Caught up in her own thoughts, Maria didn’t hear Mrs. Garcia calling her name while taking attendance. “Maria!” her mother said a second time, clearly not pleased with having to repeat herself. Maria sheepishly raised her arm to signal her presence, hanging her head as to hide her shame as the class laughed at her moment of weakness. Maria’s embarrassment was apparent to Tulukaruq, who felt bad for the girl whose parents had forced her to move from the city. She clearly didn’t enjoy being in a secluded native community, and never would have found herself living here if it were not for her mother landing a teaching job to be closer to her father working on the north slope as a petroleum engineer. She isolated herself in her schoolwork and didn’t seek out friends, not because she was prejudiced, but because she felt like she didn’t belong.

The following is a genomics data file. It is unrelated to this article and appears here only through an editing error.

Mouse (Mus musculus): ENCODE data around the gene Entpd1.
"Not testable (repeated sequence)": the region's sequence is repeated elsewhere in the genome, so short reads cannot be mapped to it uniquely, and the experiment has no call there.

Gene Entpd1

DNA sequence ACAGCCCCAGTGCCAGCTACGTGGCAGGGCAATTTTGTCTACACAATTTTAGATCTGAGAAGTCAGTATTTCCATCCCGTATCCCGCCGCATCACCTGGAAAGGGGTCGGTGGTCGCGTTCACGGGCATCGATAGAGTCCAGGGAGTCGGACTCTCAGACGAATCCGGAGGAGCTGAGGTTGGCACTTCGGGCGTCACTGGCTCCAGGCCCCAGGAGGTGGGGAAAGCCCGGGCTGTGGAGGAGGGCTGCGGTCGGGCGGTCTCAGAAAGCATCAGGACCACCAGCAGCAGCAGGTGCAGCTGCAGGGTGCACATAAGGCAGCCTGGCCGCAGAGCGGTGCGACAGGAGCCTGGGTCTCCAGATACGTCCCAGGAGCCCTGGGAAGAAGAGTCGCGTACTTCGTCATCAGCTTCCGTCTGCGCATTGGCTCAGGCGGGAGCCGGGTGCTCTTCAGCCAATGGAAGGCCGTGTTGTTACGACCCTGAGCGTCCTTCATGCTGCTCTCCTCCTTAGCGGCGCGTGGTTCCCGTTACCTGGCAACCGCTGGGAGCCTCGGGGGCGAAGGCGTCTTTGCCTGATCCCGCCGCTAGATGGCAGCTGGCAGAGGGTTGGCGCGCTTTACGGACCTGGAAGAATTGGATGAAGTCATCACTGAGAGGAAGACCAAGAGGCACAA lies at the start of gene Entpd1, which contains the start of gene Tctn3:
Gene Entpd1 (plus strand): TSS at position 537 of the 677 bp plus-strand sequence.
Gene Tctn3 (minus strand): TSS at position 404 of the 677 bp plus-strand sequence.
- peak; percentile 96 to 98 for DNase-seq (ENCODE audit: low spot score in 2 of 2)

By the time Mrs. Garcia finally calmed the class down, Maria was a shade of bright pink. Never one to waste time and already starting class fifteen minutes left, Mrs. Garcia went right into Columbus Day presentations and called Maria up to the front to start. Before she began, she took a deep breath and all the blush in her face had been flushed away -she was now ready to perform. “In 1492, Cristoforo Colombo, or as Americans know him Christopher Colombus..” The classroom let out a collective sigh as they’ve heard this story a million times before. “As I was saying,” Maria continued “Colombo is the man we credit for the discovery of America. He is a giant among men and brought civilization to the Americas.” Just then, as if she struck a nerve, Tulukaruq jumped out of his seat and exclaimed, “Columbus was a rapist and a fraud!” The class fell silent. Mrs. Garcia, after her initial shock, replied: “That language belongs nowhere in the classroom Luke! Don’t make me send you to the principal’s office!” Clearly, Tulukaruq had also struck a nerve in Maria who was quick to defend her childhood hero, “Be thankful that Christoforo Colombo discovered America or you might not have been born!” Neither statements seemed to deter Tulukaruq, who was now red in the face.“What do you mean by ‘discovered’ Maria?” he exclaimed. “You can’t discover a place where there are people there already!”